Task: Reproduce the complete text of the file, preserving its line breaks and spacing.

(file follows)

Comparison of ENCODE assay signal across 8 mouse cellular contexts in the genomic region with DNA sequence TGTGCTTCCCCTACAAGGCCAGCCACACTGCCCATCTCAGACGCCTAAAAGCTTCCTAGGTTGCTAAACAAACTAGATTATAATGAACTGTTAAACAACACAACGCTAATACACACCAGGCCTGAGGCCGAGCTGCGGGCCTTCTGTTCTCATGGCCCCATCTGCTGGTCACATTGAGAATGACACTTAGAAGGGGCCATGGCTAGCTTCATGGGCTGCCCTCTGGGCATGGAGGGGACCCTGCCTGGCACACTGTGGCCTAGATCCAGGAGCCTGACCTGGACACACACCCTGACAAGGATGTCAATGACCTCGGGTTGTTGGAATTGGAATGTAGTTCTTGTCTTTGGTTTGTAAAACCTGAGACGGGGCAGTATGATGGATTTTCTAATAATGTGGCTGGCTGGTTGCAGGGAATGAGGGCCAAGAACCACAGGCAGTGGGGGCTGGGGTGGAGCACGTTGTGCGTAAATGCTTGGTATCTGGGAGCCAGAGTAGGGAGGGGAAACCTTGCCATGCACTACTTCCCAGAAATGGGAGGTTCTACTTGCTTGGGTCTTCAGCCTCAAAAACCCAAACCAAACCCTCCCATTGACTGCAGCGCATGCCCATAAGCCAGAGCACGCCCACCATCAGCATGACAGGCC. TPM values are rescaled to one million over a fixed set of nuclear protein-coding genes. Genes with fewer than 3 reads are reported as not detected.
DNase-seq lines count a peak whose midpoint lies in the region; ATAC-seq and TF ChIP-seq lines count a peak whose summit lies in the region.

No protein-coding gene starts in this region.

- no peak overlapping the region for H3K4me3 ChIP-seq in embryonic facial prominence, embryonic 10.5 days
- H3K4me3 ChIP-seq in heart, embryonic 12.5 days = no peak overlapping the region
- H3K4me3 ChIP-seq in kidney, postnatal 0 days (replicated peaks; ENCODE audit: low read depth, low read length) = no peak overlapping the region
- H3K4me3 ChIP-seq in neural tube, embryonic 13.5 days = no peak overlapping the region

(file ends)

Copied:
Comparison of ENCODE assay signal across 8 mouse cellular contexts in the genomic region with DNA sequence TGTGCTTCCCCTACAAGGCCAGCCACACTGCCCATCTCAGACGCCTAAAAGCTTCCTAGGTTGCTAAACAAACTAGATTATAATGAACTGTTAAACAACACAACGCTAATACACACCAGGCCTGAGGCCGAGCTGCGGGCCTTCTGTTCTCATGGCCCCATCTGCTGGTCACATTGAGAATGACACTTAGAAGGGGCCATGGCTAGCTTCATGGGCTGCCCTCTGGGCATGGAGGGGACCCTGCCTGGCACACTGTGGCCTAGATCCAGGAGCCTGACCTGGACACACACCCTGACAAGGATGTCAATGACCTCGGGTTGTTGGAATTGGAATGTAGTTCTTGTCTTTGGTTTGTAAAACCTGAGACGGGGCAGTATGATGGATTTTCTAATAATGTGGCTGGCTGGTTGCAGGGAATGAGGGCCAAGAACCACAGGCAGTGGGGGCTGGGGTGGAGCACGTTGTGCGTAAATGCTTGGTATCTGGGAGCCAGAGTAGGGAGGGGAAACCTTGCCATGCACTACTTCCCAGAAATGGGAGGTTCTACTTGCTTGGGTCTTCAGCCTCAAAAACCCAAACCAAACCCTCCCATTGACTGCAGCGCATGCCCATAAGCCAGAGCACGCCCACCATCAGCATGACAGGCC. TPM values are rescaled to one million over a fixed set of nuclear protein-coding genes. Genes with fewer than 3 reads are reported as not detected.
DNase-seq lines count a peak whose midpoint lies in the region; ATAC-seq and TF ChIP-seq lines count a peak whose summit lies in the region.

No protein-coding gene starts in this region.

- no peak overlapping the region for H3K4me3 ChIP-seq in embryonic facial prominence, embryonic 10.5 days
- H3K4me3 ChIP-seq in heart, embryonic 12.5 days = no peak overlapping the region
- H3K4me3 ChIP-seq in kidney, postnatal 0 days (replicated peaks; ENCODE audit: low read depth, low read length) = no peak overlapping the region
- H3K4me3 ChIP-seq in neural tube, embryonic 13.5 days = no peak overlapping the region